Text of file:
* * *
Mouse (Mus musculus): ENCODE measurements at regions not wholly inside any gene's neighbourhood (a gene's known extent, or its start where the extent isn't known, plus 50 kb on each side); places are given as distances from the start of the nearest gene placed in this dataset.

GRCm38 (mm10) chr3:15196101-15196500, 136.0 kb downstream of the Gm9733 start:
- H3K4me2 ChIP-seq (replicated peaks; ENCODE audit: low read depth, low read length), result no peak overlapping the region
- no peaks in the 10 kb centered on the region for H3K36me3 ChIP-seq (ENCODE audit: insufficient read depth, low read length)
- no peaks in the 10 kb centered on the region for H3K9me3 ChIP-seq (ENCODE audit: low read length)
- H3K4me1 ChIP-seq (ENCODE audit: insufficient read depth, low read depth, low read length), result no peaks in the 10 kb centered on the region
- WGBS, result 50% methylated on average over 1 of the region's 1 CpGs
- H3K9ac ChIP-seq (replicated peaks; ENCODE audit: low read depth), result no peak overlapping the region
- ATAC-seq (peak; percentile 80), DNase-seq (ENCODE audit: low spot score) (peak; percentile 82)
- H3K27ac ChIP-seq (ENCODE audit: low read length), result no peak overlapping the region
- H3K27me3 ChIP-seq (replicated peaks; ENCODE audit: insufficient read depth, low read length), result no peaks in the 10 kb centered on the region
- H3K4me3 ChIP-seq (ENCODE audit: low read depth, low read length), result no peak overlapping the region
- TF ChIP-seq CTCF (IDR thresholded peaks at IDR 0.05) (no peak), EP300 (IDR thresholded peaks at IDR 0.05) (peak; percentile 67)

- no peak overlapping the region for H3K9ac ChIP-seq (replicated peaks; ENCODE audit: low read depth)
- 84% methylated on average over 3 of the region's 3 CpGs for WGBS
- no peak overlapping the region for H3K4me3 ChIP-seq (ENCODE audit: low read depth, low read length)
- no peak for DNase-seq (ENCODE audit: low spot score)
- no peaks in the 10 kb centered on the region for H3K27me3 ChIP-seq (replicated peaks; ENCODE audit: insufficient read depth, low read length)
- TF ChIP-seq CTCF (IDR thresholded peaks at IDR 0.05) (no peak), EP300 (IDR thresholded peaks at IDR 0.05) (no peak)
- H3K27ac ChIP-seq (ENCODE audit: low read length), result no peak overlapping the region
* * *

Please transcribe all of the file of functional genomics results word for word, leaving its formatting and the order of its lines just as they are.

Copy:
Mouse (Mus musculus): ENCODE measurements at regions not wholly inside any gene's neighbourhood (a gene's known extent, or its start where the extent isn't known, plus 50 kb on each side); places are given as distances from the start of the nearest gene placed in this dataset.

GRCm38 (mm10) chr3:15196101-15196500, 136.0 kb downstream of the Gm9733 start:
- H3K4me2 ChIP-seq (replicated peaks; ENCODE audit: low read depth, low read length), result no peak overlapping the region
- no peaks in the 10 kb centered on the region for H3K36me3 ChIP-seq (ENCODE audit: insufficient read depth, low read length)
- no peaks in the 10 kb centered on the region for H3K9me3 ChIP-seq (ENCODE audit: low read length)
- H3K4me1 ChIP-seq (ENCODE audit: insufficient read depth, low read depth, low read length), result no peaks in the 10 kb centered on the region
- WGBS, result 50% methylated on average over 1 of the region's 1 CpGs
- H3K9ac ChIP-seq (replicated peaks; ENCODE audit: low read depth), result no peak overlapping the region
- ATAC-seq (peak; percentile 80), DNase-seq (ENCODE audit: low spot score) (peak; percentile 82)
- H3K27ac ChIP-seq (ENCODE audit: low read length), result no peak overlapping the region
- H3K27me3 ChIP-seq (replicated peaks; ENCODE audit: insufficient read depth, low read length), result no peaks in the 10 kb centered on the region
- H3K4me3 ChIP-seq (ENCODE audit: low read depth, low read length), result no peak overlapping the region
- TF ChIP-seq CTCF (IDR thresholded peaks at IDR 0.05) (no peak), EP300 (IDR thresholded peaks at IDR 0.05) (peak; percentile 67)

- no peak overlapping the region for H3K9ac ChIP-seq (replicated peaks; ENCODE audit: low read depth)
- 84% methylated on average over 3 of the region's 3 CpGs for WGBS
- no peak overlapping the region for H3K4me3 ChIP-seq (ENCODE audit: low read depth, low read length)
- no peak for DNase-seq (ENCODE audit: low spot score)
- no peaks in the 10 kb centered on the region for H3K27me3 ChIP-seq (replicated peaks; ENCODE audit: insufficient read depth, low read length)
- TF ChIP-seq CTCF (IDR thresholded peaks at IDR 0.05) (no peak), EP300 (IDR thresholded peaks at IDR 0.05) (no peak)
- H3K27ac ChIP-seq (ENCODE audit: low read length), result no peak overlapping the region